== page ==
Calendar and Process

I need each person coming to the Wednesday sessions to volunteer for
one or more of the topics below. Each person working on each
topic will be responsible for developing materials to lead the whole
group. See the process information below the calendar
information. Let Warren (292-0610) know which topic(s) you want to
volunteer for. Some topics go 2 months, others just 1 month.













Saturday, 9/30/2006 thru Sunday, 10/1/2006
Valerie Hector Presentation and Workshop


1. Show and Tell
2. Old vs. New Comparisons

beauty and appeal
relationship to context and/or culture
color and color blending
adaptive ideas, such as adapting images from nature or biology or
light and shadow
line and shape
movement, moving elements
negative space(s)
themes and symbols
realism vs. abstraction
reinforcement (when something reinforces another thing; example:
use of red in piece
reinforces idea of specific ritual that the culture performs)

3. Work on a project that is indicative of both historical and
contemporary things discussed in the unit
4. Experimentation and Discussion – trying out variations on
stitches and ideas

5. Prepare a bibliography of web-sites, articles and texts
associated with the topic, and to distribute to the group.

Summary of group discussion

We reviewed the calendar and the process information, and were
presented with some examples.

1) COLOR NAMING: Traditional vs. Developed Cultures

There has been a lot of research on how cultures come up with names
for colors. It turns out there seems to be a universal pattern in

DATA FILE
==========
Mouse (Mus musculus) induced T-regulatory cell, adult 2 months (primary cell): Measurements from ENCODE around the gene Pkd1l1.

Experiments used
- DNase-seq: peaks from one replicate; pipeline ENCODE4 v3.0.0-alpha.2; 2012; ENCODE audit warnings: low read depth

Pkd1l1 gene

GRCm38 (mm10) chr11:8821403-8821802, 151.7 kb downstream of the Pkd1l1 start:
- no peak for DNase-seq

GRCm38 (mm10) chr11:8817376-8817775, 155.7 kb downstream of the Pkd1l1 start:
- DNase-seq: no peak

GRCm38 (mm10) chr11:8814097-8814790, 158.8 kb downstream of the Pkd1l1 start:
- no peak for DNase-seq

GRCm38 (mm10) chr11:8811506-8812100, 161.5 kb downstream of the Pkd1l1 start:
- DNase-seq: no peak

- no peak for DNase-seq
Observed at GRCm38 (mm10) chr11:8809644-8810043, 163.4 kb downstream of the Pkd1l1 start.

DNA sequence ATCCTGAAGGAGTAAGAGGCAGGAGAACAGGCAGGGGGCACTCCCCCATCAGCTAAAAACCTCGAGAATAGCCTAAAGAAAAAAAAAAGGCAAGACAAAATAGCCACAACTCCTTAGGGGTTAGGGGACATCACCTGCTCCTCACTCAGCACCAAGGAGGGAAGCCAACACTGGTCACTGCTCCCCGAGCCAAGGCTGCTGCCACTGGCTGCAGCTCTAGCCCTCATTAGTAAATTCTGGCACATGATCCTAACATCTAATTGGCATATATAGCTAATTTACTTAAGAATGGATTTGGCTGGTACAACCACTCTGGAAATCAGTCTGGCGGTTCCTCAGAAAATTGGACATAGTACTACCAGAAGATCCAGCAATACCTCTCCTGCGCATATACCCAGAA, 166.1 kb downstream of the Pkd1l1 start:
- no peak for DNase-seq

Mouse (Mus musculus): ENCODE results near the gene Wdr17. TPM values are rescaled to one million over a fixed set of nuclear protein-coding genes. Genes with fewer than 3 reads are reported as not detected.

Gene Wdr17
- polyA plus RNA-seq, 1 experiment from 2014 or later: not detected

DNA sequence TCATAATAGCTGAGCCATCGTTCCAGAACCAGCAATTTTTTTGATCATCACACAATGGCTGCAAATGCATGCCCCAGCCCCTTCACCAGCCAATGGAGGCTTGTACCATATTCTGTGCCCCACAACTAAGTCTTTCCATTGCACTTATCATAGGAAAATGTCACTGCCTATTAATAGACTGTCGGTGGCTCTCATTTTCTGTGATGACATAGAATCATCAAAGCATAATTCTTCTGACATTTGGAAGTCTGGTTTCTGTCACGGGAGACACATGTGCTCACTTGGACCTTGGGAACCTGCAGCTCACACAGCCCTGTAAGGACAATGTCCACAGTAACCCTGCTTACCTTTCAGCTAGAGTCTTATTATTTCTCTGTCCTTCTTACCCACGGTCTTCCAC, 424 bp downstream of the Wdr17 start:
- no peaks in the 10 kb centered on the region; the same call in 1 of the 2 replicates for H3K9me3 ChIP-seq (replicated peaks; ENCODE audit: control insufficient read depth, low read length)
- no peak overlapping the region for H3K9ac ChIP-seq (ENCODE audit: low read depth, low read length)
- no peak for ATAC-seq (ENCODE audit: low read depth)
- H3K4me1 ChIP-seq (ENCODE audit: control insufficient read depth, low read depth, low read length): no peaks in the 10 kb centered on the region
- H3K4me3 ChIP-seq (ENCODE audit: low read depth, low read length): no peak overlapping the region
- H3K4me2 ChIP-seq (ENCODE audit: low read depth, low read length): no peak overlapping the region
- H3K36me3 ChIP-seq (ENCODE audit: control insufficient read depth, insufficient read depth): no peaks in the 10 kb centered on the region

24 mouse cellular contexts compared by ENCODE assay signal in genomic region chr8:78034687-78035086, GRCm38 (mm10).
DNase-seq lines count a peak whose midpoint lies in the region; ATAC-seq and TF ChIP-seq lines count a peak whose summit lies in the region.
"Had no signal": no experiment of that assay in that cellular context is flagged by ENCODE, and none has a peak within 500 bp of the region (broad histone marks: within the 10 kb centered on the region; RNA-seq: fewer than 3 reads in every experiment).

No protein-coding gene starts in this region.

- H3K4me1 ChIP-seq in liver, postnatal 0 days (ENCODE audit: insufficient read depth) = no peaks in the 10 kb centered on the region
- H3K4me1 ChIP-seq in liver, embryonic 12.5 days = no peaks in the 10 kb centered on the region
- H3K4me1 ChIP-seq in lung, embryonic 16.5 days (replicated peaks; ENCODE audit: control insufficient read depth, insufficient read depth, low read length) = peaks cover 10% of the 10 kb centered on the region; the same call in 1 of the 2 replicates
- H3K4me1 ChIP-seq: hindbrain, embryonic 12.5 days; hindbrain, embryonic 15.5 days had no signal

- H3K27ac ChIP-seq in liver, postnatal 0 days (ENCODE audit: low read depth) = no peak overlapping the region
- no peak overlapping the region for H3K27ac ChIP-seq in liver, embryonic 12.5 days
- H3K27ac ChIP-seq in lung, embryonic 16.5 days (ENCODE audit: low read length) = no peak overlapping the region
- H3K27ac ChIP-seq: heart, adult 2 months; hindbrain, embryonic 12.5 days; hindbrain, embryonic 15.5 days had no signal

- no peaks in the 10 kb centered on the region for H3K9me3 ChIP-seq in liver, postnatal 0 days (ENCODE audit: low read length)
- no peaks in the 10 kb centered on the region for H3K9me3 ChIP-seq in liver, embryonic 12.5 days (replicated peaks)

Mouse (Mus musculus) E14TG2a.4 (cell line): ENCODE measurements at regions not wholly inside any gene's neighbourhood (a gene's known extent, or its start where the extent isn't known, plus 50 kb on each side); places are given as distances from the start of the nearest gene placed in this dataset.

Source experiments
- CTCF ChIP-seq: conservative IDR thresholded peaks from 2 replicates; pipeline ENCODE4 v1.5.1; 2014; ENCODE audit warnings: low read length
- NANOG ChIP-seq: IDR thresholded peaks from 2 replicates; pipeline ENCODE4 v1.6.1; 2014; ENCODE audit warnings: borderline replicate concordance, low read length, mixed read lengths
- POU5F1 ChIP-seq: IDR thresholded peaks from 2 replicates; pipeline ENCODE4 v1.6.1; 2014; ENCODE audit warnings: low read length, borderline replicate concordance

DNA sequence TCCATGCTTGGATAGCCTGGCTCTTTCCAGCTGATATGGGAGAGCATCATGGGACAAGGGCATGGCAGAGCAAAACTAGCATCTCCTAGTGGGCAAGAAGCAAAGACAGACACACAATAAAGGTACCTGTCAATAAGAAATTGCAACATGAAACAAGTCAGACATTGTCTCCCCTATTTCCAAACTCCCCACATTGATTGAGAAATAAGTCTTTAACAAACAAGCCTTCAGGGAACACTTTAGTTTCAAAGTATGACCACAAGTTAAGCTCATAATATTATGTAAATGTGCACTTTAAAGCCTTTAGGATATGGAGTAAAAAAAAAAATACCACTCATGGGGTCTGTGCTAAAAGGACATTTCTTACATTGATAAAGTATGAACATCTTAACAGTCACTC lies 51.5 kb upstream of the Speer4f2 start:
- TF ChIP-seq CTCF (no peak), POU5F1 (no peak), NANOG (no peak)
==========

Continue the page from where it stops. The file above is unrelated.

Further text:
color naming across all cultures. In the most traditional
societies, they have only two names: Black and White. When the
societies begin tool use, they add a name for Red. As they become
more sophisticated, they add the names either for Blue, then Green,
or for Green, then Blue. Then they add Yellow, Orange, Purple,
etc. The most developed societies have the most developed number
of color names. Think of the 1200 delicas or 1200 color names for
strung czech glass.

Whether a very traditional or a very developed society, people in
each society can differentiate among all the colors. They just
don't have names for all of them. The suggestion here is that more
contemporary pieces somehow "force" the viewer to label more colors
as seen within the piece.

This research was triggered by a study done among the Cayapo Indians
in the Amazon in Brazil. This very traditional society had 3 color
names (black, white, and red), when doing a ritual or ceremony, but
only 2 color names (black and white), when not doing a ritual or
ceremony. If you asked what they named something that was red
during a nonritual time, they would say black. If you asked the
color of this object during a ritual time, they would say red. If
you asked during a nonritual time, why they had told you earlier
that this object was "red", they would look at you perplexed, and
not understand your question. And vice versa.

Example: we can look at a native american design, say from one of
the pueblos in New Mexico, and the piece would probably be black on
white or white on black, or black on black, with a traditional
native american design motif. The piece would seem clearly native
american. If we superimpose over that design, blocks of tertiary
colors, where the perception of color and color variation seems to
be the primary focus over the native american pattern/motif, the
piece might appear to be very contemporary and non native american.


Horace Goodhue discusses the Daisy Chain Stitch in his book on
Native American beadwork. He presents many variations on this
stitch. Sometimes you get a row of daisies. But you can also get
a more abstract series of diagonals or chevrons, using the same

In the Russian bead weaving book (white text), you see many examples
of jewelry made with the Daisy Chain stitch. These are basically
different ways to organize rows of daisies.

In general, the daisy stitch, most people would agree, is
more "traditional" than "contemporary". Why is that? What about